U.S. Secretary of State Hillary Clinton will meet next month with representatives of the leading Armenian organizations in the United States to discuss Armenia’s controversial agreements with Turkey strongly backed by Washington. (UPDATED)
The Armenian Assembly of America announced over the weekend that it has been invited to the meeting along with another influential lobbying group, the Armenian National Committee of America (ANCA), as well as North American dioceses of the Armenian Apostolic Church and two other community organizations. An Assembly source told RFE/RL that the meeting is tentatively slated for February 9.
All of those groups except the ANCA have been largely supportive of President Serzh Sarkisian’s conciliatory policy on Turkey that resulted in the signing late last year of two protocols envisaging the normalization of Turkish-Armenian relations. The ANCA is controlled by the Armenian Revolutionary Federation (Dashnaktsutyun) party, a vocal critic of the deal.
The ANCA on Monday threatened to snub Clinton unless other Armenian-American structures opposed to the Turkish-Armenian agreements are also invited to attend the meeting. Some of the community groups listed by it are also part of Dashnaktsutyun.
In a letter to Clinton reported by the Los Angeles-based Armenian newspaper “Asbarez,” Ken Hachikian, the ANCA chairman, said the composition of the meeting participants selected by the State Department “does not represent our traditional community leadership, nor does it reflect the widely understood Armenian American opposition to the Turkey-Armenia Protocols.”
“As presently configured, the meeting you have proposed will not serve the vital and worthwhile aim of healthy discourse, and would, at this sensitive moment, in fact be counter-productive,” wrote Hachikian.
Dashnaktsutyun structures in Armenia, the U.S. and other Diaspora community have been campaigning against the protocols' implementation with street protests, petitions and even threats to bring down the Yerevan government. Responding to an ANCA campaign in his home state of Nevada, the U.S. Senate majority leader, Harry Reid, asked Clinton in October to give Armenian-American groups “an opportunity to share their views with you.”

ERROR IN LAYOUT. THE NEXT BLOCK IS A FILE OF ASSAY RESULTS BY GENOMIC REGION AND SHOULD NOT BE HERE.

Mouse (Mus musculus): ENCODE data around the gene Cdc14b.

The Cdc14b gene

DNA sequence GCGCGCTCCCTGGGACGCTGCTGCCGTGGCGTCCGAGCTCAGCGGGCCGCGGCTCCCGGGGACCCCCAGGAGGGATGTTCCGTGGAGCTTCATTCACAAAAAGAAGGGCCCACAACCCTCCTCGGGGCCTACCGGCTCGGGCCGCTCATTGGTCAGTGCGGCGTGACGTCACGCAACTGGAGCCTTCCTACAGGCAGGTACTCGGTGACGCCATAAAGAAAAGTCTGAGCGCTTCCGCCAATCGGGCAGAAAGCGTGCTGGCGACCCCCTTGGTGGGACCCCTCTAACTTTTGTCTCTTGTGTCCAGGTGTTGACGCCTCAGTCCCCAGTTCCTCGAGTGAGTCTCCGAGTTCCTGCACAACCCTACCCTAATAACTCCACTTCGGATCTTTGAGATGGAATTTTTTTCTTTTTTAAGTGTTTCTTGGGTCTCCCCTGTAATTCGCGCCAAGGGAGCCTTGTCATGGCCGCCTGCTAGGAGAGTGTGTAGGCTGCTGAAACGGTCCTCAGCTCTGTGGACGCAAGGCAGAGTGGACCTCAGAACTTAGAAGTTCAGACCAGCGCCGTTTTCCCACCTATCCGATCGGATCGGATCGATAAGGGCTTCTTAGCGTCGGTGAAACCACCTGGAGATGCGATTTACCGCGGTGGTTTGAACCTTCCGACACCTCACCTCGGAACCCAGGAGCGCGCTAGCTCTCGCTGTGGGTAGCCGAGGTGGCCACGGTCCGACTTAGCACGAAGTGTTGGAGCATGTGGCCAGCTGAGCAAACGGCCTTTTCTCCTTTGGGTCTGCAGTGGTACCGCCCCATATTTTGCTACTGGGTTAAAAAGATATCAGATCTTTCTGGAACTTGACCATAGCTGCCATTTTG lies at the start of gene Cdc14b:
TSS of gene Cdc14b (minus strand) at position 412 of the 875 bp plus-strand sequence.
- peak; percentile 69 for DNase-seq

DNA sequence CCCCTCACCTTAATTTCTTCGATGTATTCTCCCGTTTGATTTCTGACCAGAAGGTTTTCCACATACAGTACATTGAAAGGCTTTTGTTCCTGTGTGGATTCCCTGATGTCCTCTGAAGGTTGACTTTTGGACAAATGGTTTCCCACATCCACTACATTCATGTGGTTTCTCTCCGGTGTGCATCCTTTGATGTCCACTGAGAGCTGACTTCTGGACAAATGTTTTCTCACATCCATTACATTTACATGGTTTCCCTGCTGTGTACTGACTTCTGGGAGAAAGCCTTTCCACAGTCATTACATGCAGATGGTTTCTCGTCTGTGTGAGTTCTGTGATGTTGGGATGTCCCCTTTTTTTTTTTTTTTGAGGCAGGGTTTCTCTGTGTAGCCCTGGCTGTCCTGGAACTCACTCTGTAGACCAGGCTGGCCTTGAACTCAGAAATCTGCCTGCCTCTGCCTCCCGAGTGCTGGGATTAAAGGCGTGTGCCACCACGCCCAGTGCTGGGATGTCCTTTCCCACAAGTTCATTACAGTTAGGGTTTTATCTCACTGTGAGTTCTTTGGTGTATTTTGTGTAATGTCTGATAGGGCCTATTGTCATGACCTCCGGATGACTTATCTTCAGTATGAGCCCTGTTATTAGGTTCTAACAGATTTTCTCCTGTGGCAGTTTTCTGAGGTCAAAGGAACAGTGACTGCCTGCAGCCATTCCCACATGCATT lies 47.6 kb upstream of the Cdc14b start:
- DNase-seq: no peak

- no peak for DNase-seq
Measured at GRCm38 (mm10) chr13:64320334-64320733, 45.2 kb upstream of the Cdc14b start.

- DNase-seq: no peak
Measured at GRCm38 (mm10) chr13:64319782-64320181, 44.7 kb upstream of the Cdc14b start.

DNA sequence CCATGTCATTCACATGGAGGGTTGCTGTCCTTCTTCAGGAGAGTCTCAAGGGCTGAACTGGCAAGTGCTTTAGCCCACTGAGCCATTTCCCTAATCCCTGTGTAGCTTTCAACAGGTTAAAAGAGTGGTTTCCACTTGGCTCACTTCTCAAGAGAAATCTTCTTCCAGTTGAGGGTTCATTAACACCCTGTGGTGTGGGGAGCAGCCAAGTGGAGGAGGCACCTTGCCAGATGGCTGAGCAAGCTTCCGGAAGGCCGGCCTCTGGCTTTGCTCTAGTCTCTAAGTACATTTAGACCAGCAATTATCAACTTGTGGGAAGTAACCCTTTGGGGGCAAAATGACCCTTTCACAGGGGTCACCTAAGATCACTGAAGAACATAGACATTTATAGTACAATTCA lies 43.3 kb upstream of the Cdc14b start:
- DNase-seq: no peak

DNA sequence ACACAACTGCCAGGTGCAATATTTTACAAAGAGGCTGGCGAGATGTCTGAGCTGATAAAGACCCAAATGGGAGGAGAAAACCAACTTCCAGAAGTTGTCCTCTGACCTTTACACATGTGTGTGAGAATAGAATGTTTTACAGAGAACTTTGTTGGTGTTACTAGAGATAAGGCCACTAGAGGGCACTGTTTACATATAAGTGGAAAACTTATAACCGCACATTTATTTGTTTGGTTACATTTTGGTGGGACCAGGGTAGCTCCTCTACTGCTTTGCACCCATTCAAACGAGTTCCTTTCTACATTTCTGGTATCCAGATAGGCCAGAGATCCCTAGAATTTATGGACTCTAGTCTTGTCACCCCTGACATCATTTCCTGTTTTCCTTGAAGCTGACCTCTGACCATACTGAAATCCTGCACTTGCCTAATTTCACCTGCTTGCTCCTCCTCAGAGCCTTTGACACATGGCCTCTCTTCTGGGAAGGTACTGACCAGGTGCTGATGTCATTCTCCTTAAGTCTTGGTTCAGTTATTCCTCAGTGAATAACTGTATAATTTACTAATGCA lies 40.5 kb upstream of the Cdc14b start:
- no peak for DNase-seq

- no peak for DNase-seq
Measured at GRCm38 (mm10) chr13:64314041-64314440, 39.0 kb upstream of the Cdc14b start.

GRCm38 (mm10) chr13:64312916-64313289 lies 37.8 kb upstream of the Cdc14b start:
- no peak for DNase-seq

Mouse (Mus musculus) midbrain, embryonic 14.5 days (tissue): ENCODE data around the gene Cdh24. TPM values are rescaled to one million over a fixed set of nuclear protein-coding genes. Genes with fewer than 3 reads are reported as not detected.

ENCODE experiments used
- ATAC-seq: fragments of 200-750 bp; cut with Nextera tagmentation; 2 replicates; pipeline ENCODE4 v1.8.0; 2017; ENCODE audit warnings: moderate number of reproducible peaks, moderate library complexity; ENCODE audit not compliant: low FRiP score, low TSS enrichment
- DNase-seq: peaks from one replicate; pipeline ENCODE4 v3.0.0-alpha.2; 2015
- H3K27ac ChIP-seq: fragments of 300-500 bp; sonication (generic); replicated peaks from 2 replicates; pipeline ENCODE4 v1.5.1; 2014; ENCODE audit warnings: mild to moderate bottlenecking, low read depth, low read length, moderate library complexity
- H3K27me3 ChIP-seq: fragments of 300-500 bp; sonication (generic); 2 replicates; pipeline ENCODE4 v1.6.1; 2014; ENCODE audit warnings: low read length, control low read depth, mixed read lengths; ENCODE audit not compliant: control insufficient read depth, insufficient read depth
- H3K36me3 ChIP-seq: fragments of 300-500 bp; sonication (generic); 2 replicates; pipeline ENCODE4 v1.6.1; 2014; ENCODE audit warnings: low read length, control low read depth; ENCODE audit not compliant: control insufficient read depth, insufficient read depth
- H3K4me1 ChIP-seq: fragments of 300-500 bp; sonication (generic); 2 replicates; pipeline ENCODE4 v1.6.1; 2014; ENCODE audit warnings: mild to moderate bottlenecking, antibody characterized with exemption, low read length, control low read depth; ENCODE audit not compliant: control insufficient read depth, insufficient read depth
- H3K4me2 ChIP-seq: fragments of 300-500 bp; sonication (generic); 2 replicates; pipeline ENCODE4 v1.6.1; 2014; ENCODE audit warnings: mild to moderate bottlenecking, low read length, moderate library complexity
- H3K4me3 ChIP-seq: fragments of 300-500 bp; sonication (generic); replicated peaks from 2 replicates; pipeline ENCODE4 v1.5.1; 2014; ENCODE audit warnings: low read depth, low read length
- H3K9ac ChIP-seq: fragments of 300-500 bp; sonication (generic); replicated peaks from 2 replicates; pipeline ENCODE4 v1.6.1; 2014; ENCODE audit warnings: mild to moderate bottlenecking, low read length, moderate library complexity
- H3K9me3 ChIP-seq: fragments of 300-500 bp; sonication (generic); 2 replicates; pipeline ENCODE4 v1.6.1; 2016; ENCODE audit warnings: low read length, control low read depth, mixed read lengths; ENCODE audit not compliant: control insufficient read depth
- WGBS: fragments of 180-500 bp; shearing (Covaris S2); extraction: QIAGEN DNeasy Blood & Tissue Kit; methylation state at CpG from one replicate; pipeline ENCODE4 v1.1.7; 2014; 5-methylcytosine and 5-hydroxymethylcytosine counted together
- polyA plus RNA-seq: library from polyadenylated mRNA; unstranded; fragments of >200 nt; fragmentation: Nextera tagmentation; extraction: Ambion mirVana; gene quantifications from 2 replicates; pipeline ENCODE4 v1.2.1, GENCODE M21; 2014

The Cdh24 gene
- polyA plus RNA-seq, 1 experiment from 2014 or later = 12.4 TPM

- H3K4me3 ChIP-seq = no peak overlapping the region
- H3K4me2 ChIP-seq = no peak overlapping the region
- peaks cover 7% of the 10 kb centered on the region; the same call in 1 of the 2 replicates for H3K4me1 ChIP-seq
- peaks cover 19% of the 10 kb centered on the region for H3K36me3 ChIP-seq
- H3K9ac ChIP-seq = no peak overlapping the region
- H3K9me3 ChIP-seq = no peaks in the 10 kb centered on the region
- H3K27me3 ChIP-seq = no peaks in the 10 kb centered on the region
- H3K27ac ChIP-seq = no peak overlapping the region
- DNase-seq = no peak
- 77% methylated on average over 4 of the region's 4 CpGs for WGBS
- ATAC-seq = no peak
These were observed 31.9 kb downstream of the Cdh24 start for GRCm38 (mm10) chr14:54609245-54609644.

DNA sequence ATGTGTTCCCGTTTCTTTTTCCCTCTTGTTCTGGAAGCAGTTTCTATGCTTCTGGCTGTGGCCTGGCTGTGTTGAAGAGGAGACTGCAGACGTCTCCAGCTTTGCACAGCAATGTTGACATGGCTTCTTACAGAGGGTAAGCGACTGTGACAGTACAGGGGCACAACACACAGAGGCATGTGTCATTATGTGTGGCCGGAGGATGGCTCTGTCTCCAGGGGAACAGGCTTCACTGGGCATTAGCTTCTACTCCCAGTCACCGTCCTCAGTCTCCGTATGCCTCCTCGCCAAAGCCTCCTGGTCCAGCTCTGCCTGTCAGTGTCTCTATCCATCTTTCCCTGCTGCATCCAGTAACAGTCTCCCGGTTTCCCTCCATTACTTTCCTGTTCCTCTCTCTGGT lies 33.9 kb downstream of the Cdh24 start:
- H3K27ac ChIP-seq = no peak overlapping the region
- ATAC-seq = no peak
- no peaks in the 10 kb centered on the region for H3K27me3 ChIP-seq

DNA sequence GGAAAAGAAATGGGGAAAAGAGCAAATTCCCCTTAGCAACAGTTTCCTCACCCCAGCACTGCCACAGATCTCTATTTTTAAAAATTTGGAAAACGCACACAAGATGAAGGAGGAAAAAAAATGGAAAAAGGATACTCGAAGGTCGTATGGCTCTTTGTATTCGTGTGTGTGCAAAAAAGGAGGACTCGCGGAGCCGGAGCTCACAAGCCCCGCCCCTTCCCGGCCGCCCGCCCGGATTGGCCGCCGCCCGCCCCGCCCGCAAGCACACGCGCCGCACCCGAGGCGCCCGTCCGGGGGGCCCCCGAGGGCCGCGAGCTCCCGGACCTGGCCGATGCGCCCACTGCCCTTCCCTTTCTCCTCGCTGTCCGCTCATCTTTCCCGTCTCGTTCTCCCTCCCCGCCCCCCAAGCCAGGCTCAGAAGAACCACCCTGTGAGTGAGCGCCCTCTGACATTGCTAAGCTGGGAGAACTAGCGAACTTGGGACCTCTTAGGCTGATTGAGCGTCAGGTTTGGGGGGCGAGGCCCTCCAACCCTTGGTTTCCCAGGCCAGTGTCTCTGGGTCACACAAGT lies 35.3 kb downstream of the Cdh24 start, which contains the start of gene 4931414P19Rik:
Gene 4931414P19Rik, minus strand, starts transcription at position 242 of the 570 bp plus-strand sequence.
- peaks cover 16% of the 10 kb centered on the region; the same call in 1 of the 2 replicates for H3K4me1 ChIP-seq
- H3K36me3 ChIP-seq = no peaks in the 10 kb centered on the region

“I am sure you are aware that this agreement has raised concerns in the Armenian community inside the United States,” Reid wrote in a letter to Clinton. He said Armenian-Americans are particularly worried about a protocol clause envisaging the creation of a Turkish-Armenian panel of history experts that would look into the 1915 massacres of Armenians in the Ottoman Empire.
Dashnaktsutyun and other critics believe that Ankara would exploit the existence of such a body to deter the U.S. and other countries from recognizing the slaughter of more than one million Ottoman Armenians as genocide. They are also strongly opposed to Armenia’s formal recognition of its existing border with Turkey.
By contrast, the Assembly and the other groups invited to meet Clinton voiced support for the Turkish-Armenian rapprochement in a joint statement issued earlier in October. They argued that the documents commit Turkey to establishing diplomatic relations and opening its border with Armenia without preconditions.
Announcing the upcoming meeting with Clinton, the Assembly’s executive director, Bryan Ardouny, denounced the Turkish government for making the normalization conditional on a resolution of the Nagorno-Karabakh conflict acceptable to Azerbaijan. “As such, this meeting offers an important opportunity to discuss the Administration's efforts to hold Turkey accountable,” Ardouny said in a statement.
Turkish Prime Minister Recep Tayyip Erdogan reaffirmed the Karabakh linkage during an early December visit to Washington. Sarkisian responded by threatening to walk away from the agreements.
Clinton phoned the Armenian leader just hours later. According to Sarkisian’s office, she assured him that the Obama administration will continue to press for an unconditional and “speedy” implementation of the Turkish-Armenian protocols.